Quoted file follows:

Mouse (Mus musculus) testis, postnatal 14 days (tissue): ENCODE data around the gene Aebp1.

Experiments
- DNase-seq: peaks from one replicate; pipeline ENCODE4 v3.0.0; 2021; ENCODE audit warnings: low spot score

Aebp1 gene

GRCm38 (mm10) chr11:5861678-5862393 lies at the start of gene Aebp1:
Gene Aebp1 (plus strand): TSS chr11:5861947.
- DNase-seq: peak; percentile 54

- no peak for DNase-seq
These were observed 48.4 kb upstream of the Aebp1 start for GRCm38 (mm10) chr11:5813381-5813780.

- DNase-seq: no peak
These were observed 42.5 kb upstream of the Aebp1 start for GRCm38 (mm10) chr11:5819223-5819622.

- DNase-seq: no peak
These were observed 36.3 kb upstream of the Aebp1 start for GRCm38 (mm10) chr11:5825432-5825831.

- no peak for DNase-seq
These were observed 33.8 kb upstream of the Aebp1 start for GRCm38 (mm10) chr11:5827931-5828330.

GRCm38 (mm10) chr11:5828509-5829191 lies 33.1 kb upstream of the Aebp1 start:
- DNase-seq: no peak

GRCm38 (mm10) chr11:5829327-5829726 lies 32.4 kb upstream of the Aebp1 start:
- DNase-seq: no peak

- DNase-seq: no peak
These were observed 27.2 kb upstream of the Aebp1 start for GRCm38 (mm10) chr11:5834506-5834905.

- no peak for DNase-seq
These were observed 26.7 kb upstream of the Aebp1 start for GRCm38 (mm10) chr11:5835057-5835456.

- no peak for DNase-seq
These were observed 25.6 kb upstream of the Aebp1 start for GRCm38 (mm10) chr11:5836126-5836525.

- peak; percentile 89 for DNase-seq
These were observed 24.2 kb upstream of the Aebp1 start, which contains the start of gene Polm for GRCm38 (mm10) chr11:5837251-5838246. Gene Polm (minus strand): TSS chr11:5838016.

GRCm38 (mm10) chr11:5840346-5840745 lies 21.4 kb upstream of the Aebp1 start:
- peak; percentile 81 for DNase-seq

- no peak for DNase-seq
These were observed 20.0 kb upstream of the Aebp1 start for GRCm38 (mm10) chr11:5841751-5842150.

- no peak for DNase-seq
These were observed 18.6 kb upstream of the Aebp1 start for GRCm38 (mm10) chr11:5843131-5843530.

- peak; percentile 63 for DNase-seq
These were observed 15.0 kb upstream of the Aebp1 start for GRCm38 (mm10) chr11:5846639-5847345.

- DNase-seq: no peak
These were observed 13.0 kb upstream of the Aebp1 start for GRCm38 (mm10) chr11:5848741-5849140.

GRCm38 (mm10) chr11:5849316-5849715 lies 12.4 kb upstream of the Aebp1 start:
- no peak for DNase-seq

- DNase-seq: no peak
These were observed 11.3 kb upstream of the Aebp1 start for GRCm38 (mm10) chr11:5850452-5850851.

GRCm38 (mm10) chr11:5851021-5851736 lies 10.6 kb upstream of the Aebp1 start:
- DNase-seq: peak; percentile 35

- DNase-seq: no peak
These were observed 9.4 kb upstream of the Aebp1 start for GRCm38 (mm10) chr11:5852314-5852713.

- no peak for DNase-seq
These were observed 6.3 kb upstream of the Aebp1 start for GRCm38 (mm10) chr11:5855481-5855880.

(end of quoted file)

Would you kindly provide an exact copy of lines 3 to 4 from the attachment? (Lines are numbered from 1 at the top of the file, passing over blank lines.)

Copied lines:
- DNase-seq: peaks from one replicate; pipeline ENCODE4 v3.0.0; 2021; ENCODE audit warnings: low spot score

Aebp1 gene